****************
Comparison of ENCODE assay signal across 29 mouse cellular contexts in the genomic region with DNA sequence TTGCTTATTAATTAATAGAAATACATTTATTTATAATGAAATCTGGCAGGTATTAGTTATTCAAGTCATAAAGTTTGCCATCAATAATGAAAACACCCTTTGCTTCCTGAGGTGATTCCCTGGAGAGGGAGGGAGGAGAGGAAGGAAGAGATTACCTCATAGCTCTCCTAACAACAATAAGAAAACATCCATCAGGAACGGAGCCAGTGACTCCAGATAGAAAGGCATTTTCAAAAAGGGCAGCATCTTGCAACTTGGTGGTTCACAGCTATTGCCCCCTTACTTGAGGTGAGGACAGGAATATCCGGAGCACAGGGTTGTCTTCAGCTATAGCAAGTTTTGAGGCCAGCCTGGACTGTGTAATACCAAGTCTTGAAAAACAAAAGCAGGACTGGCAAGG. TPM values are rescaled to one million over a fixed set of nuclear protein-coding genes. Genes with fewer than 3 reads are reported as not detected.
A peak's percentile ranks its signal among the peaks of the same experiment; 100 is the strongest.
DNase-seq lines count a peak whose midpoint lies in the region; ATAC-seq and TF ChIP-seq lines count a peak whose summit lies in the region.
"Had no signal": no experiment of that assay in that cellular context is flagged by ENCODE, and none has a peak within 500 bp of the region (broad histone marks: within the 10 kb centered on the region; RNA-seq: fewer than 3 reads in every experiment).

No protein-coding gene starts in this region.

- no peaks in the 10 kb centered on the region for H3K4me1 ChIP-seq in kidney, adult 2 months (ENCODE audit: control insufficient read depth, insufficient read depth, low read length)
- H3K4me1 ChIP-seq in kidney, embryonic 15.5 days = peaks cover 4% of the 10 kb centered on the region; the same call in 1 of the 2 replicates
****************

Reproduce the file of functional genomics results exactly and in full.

Comparison of ENCODE assay signal across 29 mouse cellular contexts in the genomic region with DNA sequence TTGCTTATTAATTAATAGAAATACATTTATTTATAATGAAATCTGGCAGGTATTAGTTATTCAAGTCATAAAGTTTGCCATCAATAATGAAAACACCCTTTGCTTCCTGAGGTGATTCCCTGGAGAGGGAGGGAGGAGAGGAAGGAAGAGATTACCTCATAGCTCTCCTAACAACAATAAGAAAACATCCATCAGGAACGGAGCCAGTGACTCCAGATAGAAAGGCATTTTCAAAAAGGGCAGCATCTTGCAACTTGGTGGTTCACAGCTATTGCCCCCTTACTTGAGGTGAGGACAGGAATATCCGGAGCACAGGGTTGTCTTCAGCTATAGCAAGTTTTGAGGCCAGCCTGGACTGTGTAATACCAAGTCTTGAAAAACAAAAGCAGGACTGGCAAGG. TPM values are rescaled to one million over a fixed set of nuclear protein-coding genes. Genes with fewer than 3 reads are reported as not detected.
A peak's percentile ranks its signal among the peaks of the same experiment; 100 is the strongest.
DNase-seq lines count a peak whose midpoint lies in the region; ATAC-seq and TF ChIP-seq lines count a peak whose summit lies in the region.
"Had no signal": no experiment of that assay in that cellular context is flagged by ENCODE, and none has a peak within 500 bp of the region (broad histone marks: within the 10 kb centered on the region; RNA-seq: fewer than 3 reads in every experiment).

No protein-coding gene starts in this region.

- no peaks in the 10 kb centered on the region for H3K4me1 ChIP-seq in kidney, adult 2 months (ENCODE audit: control insufficient read depth, insufficient read depth, low read length)
- H3K4me1 ChIP-seq in kidney, embryonic 15.5 days = peaks cover 4% of the 10 kb centered on the region; the same call in 1 of the 2 replicates